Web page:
After A Decade, LeMay Car Museum Opens In Tacoma

  • Playlist
  • Download
  • Embed
    <iframe src="" width="100%" height="290" frameborder="0" scrolling="no" title="NPR embedded audio player">
  • Transcript

The country's newest and largest automobile museum opened in Tacoma, Wash., over the weekend. The LeMay America's Car Museum takes up 165,000 square feet in a four-story building. Harold LeMay was a self-made millionaire who owned more than 3,000 vehicles.


And for our last word in business today, we go to Tacoma, Washington, home to what is now the newest and largest automobile museum in the country. It just opened over the weekend.

David Madeira is chief executive of LeMay, America's Car Museum. Madeira says part of the museum's largest label is based on exhibition space. It has 165,000 square feet in the four-story building.

DAVID MADEIRA: And we also have the largest collection, in terms of 770 vehicles that we have donated from the LeMay family and on loan from the LeMay family.

GREENE: The LeMay family, that would be the family of Harold LeMay, who once owned more than 3,000 vehicles.

MADEIRA: And as his widow would say, he never met a car that he didn't like.

GREENE: LeMay was a self-made millionaire who earned his fortune in garbage collection and salvage. He died in 2000. The LeMay family donated several million dollars to help get the museum going. In the end, it took a decade and more than $60 million in financing to make it all happen. The museum is displaying cars outside of LeMay's collection as well.

MADEIRA: Oh, one and only, Edsel Ford speedster, given to us on loan by the Ford family right now; six cars from the Indianapolis 500 Speedway Museum; 10 cars from Nicola Bovary, Bvlgari Jewelry. We got a 12 car Ferrari exhibit.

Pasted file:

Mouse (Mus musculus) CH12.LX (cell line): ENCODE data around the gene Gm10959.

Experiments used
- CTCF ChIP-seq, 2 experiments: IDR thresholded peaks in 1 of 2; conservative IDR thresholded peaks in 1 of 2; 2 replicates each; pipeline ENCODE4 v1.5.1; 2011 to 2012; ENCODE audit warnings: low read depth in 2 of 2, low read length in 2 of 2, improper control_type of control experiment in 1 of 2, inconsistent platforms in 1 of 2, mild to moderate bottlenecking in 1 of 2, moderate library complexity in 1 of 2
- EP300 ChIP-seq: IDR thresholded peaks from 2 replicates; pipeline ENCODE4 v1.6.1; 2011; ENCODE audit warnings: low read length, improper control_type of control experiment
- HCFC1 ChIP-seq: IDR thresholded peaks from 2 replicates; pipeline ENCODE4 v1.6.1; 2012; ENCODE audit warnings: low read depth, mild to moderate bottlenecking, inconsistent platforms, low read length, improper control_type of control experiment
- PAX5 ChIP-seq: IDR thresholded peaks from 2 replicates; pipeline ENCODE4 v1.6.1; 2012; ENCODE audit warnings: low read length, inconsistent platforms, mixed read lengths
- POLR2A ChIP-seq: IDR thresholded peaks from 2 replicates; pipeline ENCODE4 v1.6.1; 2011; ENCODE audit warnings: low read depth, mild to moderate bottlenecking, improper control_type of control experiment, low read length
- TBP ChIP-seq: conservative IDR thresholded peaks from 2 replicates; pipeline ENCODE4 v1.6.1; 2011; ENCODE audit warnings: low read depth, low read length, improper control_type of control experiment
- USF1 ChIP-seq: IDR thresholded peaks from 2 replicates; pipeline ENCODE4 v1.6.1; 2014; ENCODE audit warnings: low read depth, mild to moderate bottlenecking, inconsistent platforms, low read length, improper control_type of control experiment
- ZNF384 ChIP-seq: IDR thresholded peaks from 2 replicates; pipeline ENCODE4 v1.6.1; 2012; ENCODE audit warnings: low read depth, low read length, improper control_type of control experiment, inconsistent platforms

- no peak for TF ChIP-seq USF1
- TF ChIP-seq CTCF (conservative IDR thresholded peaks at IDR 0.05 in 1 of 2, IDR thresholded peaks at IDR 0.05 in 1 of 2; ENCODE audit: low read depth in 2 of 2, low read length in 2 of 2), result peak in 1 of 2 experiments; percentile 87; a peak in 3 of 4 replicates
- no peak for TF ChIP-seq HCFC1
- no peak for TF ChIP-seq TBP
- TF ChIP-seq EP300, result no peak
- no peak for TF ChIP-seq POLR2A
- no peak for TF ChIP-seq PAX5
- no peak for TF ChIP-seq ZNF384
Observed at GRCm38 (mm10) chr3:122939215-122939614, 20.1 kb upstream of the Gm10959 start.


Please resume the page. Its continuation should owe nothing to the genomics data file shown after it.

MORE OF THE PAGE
GREENE: And there our plans for LeMay, America's Car Museum to host some interesting events - everything from vintage motorcycle festivals to drive-in movies.

And that's the business news from MORNING EDITION on NPR News. I'm David Greene.


And I'm Renee Montagne.

Copyright © 2012 NPR. All rights reserved. Visit our website terms of use and permissions pages at for further information.

NPR transcripts are created on a rush deadline by a contractor for NPR, and accuracy and availability may vary. This text may not be in its final form and may be updated or revised in the future. Please be aware that the authoritative record of NPR’s programming is the audio.



Please keep your community civil. All comments must follow the Community rules and terms of use, and will be moderated prior to posting. NPR reserves the right to use the comments we receive, in whole or in part, and to use the commenter's name and location, in any medium. See also the Terms of Use, Privacy Policy and Community FAQ.

NPR thanks our sponsors

Become an NPR sponsor

Support comes from